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Posted on Feb 1, 2021

Double Knowledge?

Double Knowledge?

2020 was a tumultuous, discordant year in so many ways; from conspiracy theories on the pandemic to a sitting US President questioning the validity of election results, we witnessed much public discourse about knowledge. Christian schools, too, are engaged in conversations about knowing related to curriculum, instruction, and policy development. We welcome guest author Dr. Rod Wilson, who shares with us reflections on the important topic of knowledge and knowing.

When I was a little boy in church, I remember the shock finding out what ‘know’ really meant. Adam knew Eve (Genesis 4:10) and had a son meant they did that?! As I got older, I began to understand that the Hebrew word for know, yada, is not about cognitive knowledge but actually about intimacy, commitment, involvement, shared love, or knowing by experience. Ironically one can be involved sexually and not experience genuine yada.

‘To know’ is not straightforward; there is ambiguity and mystery in it. So, when educators are asking—what do we want our students to know?—we are in an endeavour that has complexity and requires wisdom.

Is the right knowledge ensured by having devotionals before every meeting? By increasing the number of Bible classes in our curriculum? By frequent prayer meetings? By a disciplinary policy that enforces particular Christian behaviour? Does the phrase ‘teaching for transformation’ capture all that we want to say about knowing? When we draw distinctions between discipleship and education or piety and scholarship, what kind of knowledge are we referencing?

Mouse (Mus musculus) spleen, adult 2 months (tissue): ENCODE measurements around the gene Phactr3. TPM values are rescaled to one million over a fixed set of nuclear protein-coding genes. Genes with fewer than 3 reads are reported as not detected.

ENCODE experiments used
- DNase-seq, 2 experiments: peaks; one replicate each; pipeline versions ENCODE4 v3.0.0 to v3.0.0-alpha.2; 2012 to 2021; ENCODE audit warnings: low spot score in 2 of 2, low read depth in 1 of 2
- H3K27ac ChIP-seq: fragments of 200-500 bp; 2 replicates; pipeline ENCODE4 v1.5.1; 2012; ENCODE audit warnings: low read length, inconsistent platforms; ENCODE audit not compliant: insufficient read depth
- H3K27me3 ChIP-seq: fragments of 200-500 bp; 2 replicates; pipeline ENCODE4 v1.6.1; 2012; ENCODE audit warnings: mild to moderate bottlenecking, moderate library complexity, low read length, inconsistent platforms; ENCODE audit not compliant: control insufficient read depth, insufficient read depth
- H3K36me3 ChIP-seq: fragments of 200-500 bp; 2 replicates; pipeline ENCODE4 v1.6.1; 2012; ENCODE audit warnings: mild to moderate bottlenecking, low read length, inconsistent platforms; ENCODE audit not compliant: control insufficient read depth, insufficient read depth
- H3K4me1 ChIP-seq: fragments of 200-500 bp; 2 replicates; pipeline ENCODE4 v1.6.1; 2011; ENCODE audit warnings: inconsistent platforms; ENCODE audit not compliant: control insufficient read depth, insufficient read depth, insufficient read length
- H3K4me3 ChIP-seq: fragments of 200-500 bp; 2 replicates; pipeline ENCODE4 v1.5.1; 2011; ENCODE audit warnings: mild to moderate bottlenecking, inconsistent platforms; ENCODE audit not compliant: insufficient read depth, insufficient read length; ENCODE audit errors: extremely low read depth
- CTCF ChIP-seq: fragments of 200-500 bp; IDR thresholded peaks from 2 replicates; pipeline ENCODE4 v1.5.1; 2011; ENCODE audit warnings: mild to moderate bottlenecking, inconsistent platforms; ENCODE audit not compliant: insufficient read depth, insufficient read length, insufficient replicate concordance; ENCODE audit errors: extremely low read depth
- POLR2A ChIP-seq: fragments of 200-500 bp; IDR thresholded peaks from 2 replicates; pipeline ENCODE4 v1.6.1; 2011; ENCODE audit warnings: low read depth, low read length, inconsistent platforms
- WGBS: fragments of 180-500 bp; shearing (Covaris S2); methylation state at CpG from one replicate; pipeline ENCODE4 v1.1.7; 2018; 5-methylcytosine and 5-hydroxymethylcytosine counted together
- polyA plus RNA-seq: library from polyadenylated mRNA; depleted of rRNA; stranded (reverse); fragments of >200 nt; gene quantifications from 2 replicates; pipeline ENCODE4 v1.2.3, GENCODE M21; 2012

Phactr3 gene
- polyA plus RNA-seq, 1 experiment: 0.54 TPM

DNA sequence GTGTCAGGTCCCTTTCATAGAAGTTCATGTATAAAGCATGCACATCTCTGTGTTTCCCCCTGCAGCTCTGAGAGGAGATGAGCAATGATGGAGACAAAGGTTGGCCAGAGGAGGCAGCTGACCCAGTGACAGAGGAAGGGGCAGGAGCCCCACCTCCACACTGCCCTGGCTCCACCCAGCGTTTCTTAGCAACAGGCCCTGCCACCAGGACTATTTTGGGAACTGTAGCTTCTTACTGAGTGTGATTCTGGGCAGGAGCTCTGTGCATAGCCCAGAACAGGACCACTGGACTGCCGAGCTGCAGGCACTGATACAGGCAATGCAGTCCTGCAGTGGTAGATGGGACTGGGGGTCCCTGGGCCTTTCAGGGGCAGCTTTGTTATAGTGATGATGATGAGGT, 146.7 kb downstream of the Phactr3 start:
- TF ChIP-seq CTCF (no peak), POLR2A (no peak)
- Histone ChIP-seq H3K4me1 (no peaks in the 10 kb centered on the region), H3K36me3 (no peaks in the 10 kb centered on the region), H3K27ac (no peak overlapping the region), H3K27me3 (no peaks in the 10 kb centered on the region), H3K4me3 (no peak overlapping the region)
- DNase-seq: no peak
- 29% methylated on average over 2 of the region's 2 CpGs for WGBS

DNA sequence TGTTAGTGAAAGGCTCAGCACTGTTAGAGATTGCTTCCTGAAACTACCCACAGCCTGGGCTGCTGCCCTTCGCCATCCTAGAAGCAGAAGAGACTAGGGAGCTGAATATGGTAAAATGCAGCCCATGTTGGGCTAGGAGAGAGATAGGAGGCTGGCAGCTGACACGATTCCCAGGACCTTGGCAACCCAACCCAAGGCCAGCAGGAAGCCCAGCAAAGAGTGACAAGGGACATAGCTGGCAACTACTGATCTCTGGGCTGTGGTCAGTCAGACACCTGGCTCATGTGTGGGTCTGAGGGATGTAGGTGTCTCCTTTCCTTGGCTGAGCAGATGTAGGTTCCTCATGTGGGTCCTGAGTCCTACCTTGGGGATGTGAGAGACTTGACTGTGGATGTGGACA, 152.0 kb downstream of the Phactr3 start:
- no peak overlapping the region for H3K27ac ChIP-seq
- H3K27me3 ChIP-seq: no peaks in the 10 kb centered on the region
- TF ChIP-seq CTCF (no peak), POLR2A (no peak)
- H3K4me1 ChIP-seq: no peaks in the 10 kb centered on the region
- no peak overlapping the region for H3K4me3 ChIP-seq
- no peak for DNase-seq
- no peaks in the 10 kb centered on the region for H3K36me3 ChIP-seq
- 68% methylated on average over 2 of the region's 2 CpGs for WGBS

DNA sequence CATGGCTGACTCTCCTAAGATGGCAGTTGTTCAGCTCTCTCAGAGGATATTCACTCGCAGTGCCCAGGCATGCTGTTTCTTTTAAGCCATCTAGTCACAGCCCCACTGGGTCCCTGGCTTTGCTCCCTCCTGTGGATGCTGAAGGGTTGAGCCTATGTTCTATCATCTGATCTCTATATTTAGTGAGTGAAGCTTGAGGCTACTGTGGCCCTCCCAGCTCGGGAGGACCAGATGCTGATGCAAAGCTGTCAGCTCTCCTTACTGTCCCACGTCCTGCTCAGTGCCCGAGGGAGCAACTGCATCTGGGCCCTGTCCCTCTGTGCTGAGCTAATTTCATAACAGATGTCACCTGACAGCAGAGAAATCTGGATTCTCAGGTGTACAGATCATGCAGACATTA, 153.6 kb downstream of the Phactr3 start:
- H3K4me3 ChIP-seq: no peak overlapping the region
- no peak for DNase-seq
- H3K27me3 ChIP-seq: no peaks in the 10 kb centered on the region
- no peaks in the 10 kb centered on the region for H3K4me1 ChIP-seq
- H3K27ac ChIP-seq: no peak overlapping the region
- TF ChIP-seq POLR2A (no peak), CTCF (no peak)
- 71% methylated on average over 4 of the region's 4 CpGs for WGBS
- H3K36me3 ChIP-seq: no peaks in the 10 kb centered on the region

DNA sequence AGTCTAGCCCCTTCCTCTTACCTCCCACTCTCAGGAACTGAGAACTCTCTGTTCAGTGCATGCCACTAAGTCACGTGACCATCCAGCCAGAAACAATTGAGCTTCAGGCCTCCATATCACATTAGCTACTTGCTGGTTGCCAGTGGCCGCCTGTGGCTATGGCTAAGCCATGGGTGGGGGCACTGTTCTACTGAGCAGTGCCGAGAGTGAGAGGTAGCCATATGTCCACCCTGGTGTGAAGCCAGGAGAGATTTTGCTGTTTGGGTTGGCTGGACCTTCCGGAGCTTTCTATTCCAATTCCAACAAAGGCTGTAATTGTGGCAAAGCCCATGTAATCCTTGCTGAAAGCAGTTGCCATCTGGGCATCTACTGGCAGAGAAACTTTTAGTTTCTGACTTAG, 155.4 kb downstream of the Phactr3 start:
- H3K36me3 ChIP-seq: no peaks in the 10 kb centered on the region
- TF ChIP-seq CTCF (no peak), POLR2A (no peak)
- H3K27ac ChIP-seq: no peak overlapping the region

When schools in a provincial jurisdiction are required to follow particular ministry guidelines, what does the adjective Christian mean in front of the noun school? Is there knowing that is distinctly Christian and not in step with government directives or does Christian knowing encompass all that is human and not necessarily only that which is ‘spiritual’?

While some might argue that Calvin’s Institutes have no relevance to SCSBC education in 2021, I would propose that his articulation of double knowledge is a good place to start in any discussion on knowing as it applies to Christian education.

Central to Calvin’s understanding of double knowledge are the following:

  • All wisdom is comprised of two parts—knowledge of God and knowledge of self.
  • If something is good or true, its roots can be traced to these two types of knowledge.
  • While intimately connected, it is not always clear which knowledge precedes and produces the other.
  • The perfections of God may well lead us to an understanding of our own imperfections, while our imperfections may move us toward God.
  • Knowledge of ourselves incites us to seek after God and understand who He is.
  • Knowing God is helped immeasurably by an understanding of ourselves.

Even though the Institutes were written over four centuries ago, double knowledge is particularly relevant in some of our current Christian sub-culture tensions where there is a fragmentation between knowing God and knowing self.

Some would have us believe that the negation of self is a prerequisite for following God. The second verse of the chorus, We Have Come Into His House, captures this well:

So forget about yourself and concentrate on Him and worship Him
So forget about yourself and concentrate on Him and worship Him
So forget about yourself and concentrate on Him and worship Him
Worship Him, Christ, the Lord.